How to test consistency through your own psychology experiments

If you need to conduct some kind of experiment for a psychology course, herd experiment may be an interesting project idea. Learn more about herd psychology and explore some herd experiment ideas you might want to consider.

history

In the 1950s, psychologist Solomon Asch conducted a series of experiments called Asch consistency experiments, which proved the influence of social pressure on individual behavior.

In Asch’s classic experiment, participants were told that they were conducting a visual experiment. Together with a group of others, they were asked to look at three lines of different lengths and determine which line was the longest.

Then, the participants were placed in a group that they believed to include other subjects in the study. In fact, the others are actually allies in the experiment. After several trials, everyone said the correct answer, and the Allies began to choose the wrong answer.

So when other people in the group choose the wrong route as the right response, how do the real participants react?

When other people around cited the wrong answer, 75% of the subjects gave the wrong answer to at least one question about the length of the bank.

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How do you think you or your peers will react in similar situations? If you are looking for a psychology experiment, you can consider creating your own variant of the Asch consistency experiment for a class.

example

One way to imagine your own experiment is to consider some consistency experiments that have been done in the past. Historical research and recent changes can help you better determine how you might want to conduct your own experiments.

Imagine this scenario: You are in a math class and the teacher asks a basic math question. What is 8 x 4? The teacher started asking individual students in the room for answers. You will be surprised when the first student answers 27. Then the next student answered 27. Then comes the next one!

When the teacher finally came to you, do you believe in your math skills and say 32? Or do you agree with answers that others in the group seem to think are correct?

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Other versions

Conducted an integration experiment in the TV show Sneak shots It also involves a group of people on the elevator, all of them standing facing the back of the elevator. Inevitably, other people in the car will eventually face the rear, so as not to stand out from the others. A young man even turned to all directions repeatedly with others, and took off his hat when others did this.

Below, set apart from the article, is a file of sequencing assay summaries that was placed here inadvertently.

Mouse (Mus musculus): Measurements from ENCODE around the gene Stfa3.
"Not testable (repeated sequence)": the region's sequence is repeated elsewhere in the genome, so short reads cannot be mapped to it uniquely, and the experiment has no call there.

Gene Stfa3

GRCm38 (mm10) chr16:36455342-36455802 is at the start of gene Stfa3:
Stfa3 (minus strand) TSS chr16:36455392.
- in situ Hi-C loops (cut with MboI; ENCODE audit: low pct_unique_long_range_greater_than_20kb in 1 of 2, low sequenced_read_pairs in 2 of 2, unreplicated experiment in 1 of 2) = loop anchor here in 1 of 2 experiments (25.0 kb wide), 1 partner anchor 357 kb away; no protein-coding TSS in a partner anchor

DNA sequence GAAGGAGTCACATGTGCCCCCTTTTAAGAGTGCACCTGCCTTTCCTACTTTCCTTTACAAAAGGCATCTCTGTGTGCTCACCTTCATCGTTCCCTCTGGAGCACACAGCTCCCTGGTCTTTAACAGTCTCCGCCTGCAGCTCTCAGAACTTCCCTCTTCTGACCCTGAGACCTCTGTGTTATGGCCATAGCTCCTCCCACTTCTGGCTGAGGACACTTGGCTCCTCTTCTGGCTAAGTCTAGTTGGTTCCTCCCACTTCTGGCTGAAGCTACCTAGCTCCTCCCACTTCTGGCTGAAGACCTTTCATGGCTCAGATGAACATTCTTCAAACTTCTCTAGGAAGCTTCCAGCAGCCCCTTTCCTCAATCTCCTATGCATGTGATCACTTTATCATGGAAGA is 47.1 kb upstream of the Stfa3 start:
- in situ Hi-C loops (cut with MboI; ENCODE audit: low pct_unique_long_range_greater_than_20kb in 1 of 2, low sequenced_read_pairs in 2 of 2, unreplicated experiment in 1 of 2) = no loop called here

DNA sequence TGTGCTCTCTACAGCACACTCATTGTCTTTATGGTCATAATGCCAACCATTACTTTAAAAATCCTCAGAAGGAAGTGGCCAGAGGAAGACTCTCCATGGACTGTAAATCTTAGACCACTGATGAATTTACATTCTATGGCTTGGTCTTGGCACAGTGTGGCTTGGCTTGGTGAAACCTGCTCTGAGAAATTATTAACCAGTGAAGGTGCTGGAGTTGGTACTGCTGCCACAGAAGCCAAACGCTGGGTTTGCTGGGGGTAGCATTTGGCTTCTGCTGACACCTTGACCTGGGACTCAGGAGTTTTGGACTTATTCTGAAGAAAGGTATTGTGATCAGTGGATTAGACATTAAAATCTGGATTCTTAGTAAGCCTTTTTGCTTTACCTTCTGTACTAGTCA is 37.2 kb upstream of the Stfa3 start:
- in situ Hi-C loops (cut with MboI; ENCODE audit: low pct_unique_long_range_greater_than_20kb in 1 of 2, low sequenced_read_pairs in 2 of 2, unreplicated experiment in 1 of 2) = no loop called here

Other consistency experiments that have been conducted include:

  • Let a group of people look up to a building
  • Picketing with blank signs and brochures for no specific reason
  • When a student leaves the classroom, when the student returns and sits down, the teacher asks everyone to stand up

idea

Here are just some thoughts on some of the questions you can answer in your own psychology experiments:

  • How does group size affect consistency? Try to experiment with a different number of associates or assistants to understand how many others must be present before one starts to obey the team.
  • What effect does age have on consistency? Try to experiment with participants in different age groups to see if the results are different.
  • What effect does gender have on consistency? If other participants are of the same gender, are participants more likely to obey? What would happen if no other participants shared their gender?
  • How does context affect consistency? Are people more compliant in certain environments (such as classrooms) than in more natural everyday environments? Run experiments in different settings to see if there are differences.

Additional suggestions

Conducting psychology experiments in the classroom can be a bit scary. Before you start, always discuss your experimental ideas with your mentor and make sure you have the right to execute your project.

In some cases, you may need to submit your ideas in advance for review in order to obtain permission to conduct experiments with human participants.

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